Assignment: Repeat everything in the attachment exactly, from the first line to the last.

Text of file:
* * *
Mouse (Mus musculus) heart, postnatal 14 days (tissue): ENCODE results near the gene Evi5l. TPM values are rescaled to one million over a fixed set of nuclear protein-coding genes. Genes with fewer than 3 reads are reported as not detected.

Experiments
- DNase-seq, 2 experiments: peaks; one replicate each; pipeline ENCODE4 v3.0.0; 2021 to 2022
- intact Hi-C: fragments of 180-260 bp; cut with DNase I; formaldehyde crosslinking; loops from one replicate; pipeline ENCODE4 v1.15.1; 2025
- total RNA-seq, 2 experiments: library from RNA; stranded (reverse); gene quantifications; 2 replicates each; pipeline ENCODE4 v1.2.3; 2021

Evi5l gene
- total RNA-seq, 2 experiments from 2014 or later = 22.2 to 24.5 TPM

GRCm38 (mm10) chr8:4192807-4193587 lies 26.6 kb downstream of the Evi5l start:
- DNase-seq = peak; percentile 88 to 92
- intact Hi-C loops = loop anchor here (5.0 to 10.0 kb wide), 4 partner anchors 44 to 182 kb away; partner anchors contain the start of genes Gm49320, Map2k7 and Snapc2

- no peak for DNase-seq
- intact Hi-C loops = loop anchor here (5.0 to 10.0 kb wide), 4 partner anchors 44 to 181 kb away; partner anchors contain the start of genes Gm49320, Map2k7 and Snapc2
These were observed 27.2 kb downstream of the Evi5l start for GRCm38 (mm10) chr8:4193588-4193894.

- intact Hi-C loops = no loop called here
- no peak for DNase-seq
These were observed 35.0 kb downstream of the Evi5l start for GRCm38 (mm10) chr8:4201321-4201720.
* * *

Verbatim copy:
Mouse (Mus musculus) heart, postnatal 14 days (tissue): ENCODE results near the gene Evi5l. TPM values are rescaled to one million over a fixed set of nuclear protein-coding genes. Genes with fewer than 3 reads are reported as not detected.

Experiments
- DNase-seq, 2 experiments: peaks; one replicate each; pipeline ENCODE4 v3.0.0; 2021 to 2022
- intact Hi-C: fragments of 180-260 bp; cut with DNase I; formaldehyde crosslinking; loops from one replicate; pipeline ENCODE4 v1.15.1; 2025
- total RNA-seq, 2 experiments: library from RNA; stranded (reverse); gene quantifications; 2 replicates each; pipeline ENCODE4 v1.2.3; 2021

Evi5l gene
- total RNA-seq, 2 experiments from 2014 or later = 22.2 to 24.5 TPM

GRCm38 (mm10) chr8:4192807-4193587 lies 26.6 kb downstream of the Evi5l start:
- DNase-seq = peak; percentile 88 to 92
- intact Hi-C loops = loop anchor here (5.0 to 10.0 kb wide), 4 partner anchors 44 to 182 kb away; partner anchors contain the start of genes Gm49320, Map2k7 and Snapc2

- no peak for DNase-seq
- intact Hi-C loops = loop anchor here (5.0 to 10.0 kb wide), 4 partner anchors 44 to 181 kb away; partner anchors contain the start of genes Gm49320, Map2k7 and Snapc2
These were observed 27.2 kb downstream of the Evi5l start for GRCm38 (mm10) chr8:4193588-4193894.

- intact Hi-C loops = no loop called here
- no peak for DNase-seq
These were observed 35.0 kb downstream of the Evi5l start for GRCm38 (mm10) chr8:4201321-4201720.